U.S. Attorney's office reacts to Twin Cities Business story: "Tom Petters is a fraudster"


Twin Cities Business' cover story this month tells "The Untold Story of Tom Petters."

In the piece, convicted Ponzi schemer Tom Petters asserts his innocence.

"Petters remains adamant that others took a legitimate business and turned it into a Ponzi scheme without his knowledge," writes Twin Cities Business editor Dale Kurschner. Petters blames his conviction on pre-trial publicity and says overall public sentiment was against financiers from 2008-2009.

The United States Attorney's office says it's "aware of the article" but is unwilling to discuss Petters' specific claims.

"We don't re-try cases in the media," says spokeswoman Jeanne Cooney. "Why would we? We won."

Still, Cooney took a shot at Petters.

"Tom Petters is a fraudster," says Cooney. "He didn't acquire the amount of ill-gotten gains he acquired without the benefit of a charming, seductive personality. He's not gonna stop using that personality now that he's in prison, as evidenced by this article."

Kurschner, the story's author, tells City Pages that the story speaks for itself.
"We didn't run this story to try to re-open the trial," Kurschner responds. "We ran this story because the public had never heard from him as to what happened."

Asked about Petters' proclaimed innocence, Kurschner says, "I believe he believes it. I don't personally know one way or the other."

In an editor's note accompanying the story, Kurschner says he was thinking about a personal experience he'd had with the Securities and Exchange Commission. The SEC sent Kurschner a letter accusing him of violating their rules when he was running Profits Journal.

"We quickly proved that we had done nothing wrong," Kurschner wrote. "But if you haven't experienced something like this, here's how it can go: You get a certified letter, a page and a half or two, telling you why you are guilty until you can prove your innocence. Whether or not it's all speculation, it's from the government and you scramble to respond immediately. After you've done so, you don't receive another letter saying, 'Our apologies,' or 'You're right, you're fine.' Silence from the SEC is to be taken as 'all clear'..."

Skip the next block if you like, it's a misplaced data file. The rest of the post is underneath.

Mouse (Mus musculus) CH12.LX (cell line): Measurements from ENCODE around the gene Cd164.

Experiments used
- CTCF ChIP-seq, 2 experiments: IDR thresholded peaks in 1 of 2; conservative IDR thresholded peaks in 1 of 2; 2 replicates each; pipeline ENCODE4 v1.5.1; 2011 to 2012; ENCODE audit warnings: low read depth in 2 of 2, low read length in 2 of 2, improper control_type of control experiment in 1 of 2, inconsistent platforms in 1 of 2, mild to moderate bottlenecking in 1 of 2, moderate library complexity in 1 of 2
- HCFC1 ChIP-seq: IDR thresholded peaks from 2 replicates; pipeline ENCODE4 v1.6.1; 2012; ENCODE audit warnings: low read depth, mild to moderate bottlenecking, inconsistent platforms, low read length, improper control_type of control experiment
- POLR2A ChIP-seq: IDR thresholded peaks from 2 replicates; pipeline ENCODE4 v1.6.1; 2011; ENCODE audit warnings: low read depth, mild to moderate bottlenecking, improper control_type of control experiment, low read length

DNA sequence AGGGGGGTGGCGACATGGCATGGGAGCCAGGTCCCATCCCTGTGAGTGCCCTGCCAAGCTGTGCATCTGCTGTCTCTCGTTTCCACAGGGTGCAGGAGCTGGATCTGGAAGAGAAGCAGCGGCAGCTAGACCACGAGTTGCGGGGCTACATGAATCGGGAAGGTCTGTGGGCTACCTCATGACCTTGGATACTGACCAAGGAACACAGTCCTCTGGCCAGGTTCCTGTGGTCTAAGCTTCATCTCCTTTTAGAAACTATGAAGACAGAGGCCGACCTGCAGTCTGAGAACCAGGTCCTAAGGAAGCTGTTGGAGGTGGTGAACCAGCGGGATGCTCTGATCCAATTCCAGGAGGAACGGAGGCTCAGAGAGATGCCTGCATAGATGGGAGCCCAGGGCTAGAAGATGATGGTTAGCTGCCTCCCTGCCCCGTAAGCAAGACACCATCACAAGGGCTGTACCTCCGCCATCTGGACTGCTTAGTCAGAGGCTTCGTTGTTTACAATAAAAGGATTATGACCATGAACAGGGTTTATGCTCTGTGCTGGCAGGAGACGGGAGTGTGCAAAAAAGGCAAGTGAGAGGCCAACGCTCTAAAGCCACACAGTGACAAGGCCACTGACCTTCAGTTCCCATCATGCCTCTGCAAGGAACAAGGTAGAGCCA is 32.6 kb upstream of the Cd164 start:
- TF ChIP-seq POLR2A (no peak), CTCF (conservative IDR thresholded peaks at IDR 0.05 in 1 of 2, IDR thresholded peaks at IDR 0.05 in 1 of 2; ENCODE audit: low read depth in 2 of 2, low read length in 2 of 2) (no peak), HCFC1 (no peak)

That got Kurschner thinking about how hard it is to bust executives and companies who lie to the public, which got him thinking about Petters. Kurschner soon realized he couldn't find anything describing the situation "from Petters himself." So he wrote Petters a letter.

At first, Kurschner tells City Pages, Petters rejected his interview request, but the two kept up their correspondence for six months until Petters agreed to an interview. (Kurschner says he has no plans to publish the letters.)

The resulting article is worth reading: it is, after all, a comprehensive look at Petters' crimes from his perspective.

That said, it's hard to sympathize with a man who was convicted of running the nation's third-largest Ponzi scheme, especially since Petters blames everyone else for his conviction.

"We stand behind our prosecution of Tom Petters," says Jeanne Cooney. "A grand jury of Minnesota citizens approved indicting him on those charges. A trial jury, again of Minnesota citizens, convicted him on those charges."

See also:
-- Tom Petters, convicted Ponzi schemer, teaches fellow inmates business classes

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